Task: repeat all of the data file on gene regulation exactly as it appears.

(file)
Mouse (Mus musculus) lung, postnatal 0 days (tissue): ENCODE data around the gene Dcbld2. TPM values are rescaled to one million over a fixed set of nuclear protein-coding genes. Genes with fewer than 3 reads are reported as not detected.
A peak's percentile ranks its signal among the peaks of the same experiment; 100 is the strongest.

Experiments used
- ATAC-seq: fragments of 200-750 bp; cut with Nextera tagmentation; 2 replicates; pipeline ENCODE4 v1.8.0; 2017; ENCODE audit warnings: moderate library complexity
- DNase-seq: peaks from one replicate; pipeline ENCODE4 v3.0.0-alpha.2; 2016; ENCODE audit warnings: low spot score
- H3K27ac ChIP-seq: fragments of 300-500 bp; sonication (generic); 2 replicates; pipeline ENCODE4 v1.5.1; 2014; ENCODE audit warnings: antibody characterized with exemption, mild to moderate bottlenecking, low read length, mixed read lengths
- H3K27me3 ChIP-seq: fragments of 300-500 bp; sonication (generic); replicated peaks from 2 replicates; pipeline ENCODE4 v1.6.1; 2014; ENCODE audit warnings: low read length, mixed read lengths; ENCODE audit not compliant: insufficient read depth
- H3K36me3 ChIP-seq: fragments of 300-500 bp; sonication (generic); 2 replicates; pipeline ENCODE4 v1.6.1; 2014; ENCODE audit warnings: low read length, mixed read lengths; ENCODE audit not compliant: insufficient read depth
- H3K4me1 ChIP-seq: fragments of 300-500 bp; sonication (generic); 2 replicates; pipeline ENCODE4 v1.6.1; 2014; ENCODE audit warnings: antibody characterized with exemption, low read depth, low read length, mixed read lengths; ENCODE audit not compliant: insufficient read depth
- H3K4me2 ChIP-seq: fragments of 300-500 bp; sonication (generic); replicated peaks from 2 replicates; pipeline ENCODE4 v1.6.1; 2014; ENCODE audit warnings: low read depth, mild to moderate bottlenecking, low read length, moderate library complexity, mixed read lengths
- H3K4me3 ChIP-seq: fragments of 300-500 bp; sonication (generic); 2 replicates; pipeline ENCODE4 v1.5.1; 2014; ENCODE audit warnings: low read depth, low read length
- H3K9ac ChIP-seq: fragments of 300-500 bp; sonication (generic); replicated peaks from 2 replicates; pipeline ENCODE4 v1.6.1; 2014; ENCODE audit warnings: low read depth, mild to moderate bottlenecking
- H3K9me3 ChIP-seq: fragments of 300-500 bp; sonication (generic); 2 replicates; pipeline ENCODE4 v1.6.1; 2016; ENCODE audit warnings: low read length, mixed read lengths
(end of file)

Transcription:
Mouse (Mus musculus) lung, postnatal 0 days (tissue): ENCODE data around the gene Dcbld2. TPM values are rescaled to one million over a fixed set of nuclear protein-coding genes. Genes with fewer than 3 reads are reported as not detected.
A peak's percentile ranks its signal among the peaks of the same experiment; 100 is the strongest.

Experiments used
- ATAC-seq: fragments of 200-750 bp; cut with Nextera tagmentation; 2 replicates; pipeline ENCODE4 v1.8.0; 2017; ENCODE audit warnings: moderate library complexity
- DNase-seq: peaks from one replicate; pipeline ENCODE4 v3.0.0-alpha.2; 2016; ENCODE audit warnings: low spot score
- H3K27ac ChIP-seq: fragments of 300-500 bp; sonication (generic); 2 replicates; pipeline ENCODE4 v1.5.1; 2014; ENCODE audit warnings: antibody characterized with exemption, mild to moderate bottlenecking, low read length, mixed read lengths
- H3K27me3 ChIP-seq: fragments of 300-500 bp; sonication (generic); replicated peaks from 2 replicates; pipeline ENCODE4 v1.6.1; 2014; ENCODE audit warnings: low read length, mixed read lengths; ENCODE audit not compliant: insufficient read depth
- H3K36me3 ChIP-seq: fragments of 300-500 bp; sonication (generic); 2 replicates; pipeline ENCODE4 v1.6.1; 2014; ENCODE audit warnings: low read length, mixed read lengths; ENCODE audit not compliant: insufficient read depth
- H3K4me1 ChIP-seq: fragments of 300-500 bp; sonication (generic); 2 replicates; pipeline ENCODE4 v1.6.1; 2014; ENCODE audit warnings: antibody characterized with exemption, low read depth, low read length, mixed read lengths; ENCODE audit not compliant: insufficient read depth
- H3K4me2 ChIP-seq: fragments of 300-500 bp; sonication (generic); replicated peaks from 2 replicates; pipeline ENCODE4 v1.6.1; 2014; ENCODE audit warnings: low read depth, mild to moderate bottlenecking, low read length, moderate library complexity, mixed read lengths
- H3K4me3 ChIP-seq: fragments of 300-500 bp; sonication (generic); 2 replicates; pipeline ENCODE4 v1.5.1; 2014; ENCODE audit warnings: low read depth, low read length
- H3K9ac ChIP-seq: fragments of 300-500 bp; sonication (generic); replicated peaks from 2 replicates; pipeline ENCODE4 v1.6.1; 2014; ENCODE audit warnings: low read depth, mild to moderate bottlenecking
- H3K9me3 ChIP-seq: fragments of 300-500 bp; sonication (generic); 2 replicates; pipeline ENCODE4 v1.6.1; 2016; ENCODE audit warnings: low read length, mixed read lengths